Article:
Securities Industry Commentator by Bill Singer Esq

March 5, 2021

Minnesota Man Pleads Guilty To Central Florida Investment Fraud (DOJ Release)

Cryptocurrency Fraudster Pleads Guilty to Securities Fraud and Money Laundering Charges in Multi-Million Dollar Investment Scheme (DOJ Release)

SEC Issues Over $5 Million to Joint Whistleblowers Located Abroad (SEC Release)

SEC Announces Enforcement Task Force Focused on Climate and ESG Issues (SEC Release)

Enhancing Focus on the SEC's Enhanced Climate Change Efforts (Statement by SEC Commissioners Hester M. Peirce and Elad L. Roisman)
Low standards in high places. High standards in low places. Sort of sounds like lyrics from a country song, no? In today's blog, publisher Bill Singer considers a FINRA regulatory settlement that cited alleged misconduct. As Bill concedes, the conduct at issue is wrong and half-assed, but he isn't quite sure it rises to the level of a regulatory violation. Frankly, Bill wonders why FINRA wastes time with crap like this. Likely, FINRA wonders why Bill wastes time with crap like this. Ahhh, a lovely crapfest!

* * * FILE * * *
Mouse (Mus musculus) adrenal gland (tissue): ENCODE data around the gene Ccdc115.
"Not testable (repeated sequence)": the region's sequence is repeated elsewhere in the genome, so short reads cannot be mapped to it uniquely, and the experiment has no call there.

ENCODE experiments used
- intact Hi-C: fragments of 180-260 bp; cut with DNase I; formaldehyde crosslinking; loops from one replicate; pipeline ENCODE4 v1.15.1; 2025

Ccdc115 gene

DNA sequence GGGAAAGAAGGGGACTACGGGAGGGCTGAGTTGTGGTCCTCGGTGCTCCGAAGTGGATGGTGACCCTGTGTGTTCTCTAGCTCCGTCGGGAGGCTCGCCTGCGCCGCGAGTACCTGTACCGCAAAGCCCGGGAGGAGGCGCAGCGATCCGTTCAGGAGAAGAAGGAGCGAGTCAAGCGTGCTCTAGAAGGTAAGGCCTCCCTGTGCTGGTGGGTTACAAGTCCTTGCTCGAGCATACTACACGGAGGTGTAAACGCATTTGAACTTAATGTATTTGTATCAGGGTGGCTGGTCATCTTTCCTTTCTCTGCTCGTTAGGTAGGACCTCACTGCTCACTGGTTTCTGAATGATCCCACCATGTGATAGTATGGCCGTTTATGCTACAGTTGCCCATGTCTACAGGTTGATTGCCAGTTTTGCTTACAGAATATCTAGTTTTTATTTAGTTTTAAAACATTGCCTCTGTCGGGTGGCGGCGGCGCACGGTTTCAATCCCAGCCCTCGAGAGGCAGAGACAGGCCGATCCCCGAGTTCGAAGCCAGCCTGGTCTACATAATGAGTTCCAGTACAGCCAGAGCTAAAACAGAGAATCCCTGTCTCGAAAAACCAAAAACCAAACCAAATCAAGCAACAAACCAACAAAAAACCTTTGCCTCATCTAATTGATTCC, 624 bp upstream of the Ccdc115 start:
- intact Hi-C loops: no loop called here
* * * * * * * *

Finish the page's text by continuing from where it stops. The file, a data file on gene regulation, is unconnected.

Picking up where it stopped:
The headline says it all: Beware of any communications from "" It's a bogus site with no connection to FINRA. As such, DO NOT OPEN any attached files. The NTM includes this example of an illegitimate email in circulation:

From: FINRA Membership 
Date: March 4, 2021 at 10:32:14 AM CST 
To: XXXXX Subject: 

Good day, 

Please find the following attached report from FINRA on regulatory non-compliance for which your immediate response is required. 

As part of a disclosure review process, we require this background report be completed. Review the enclosed document in respect to our compliance policy. I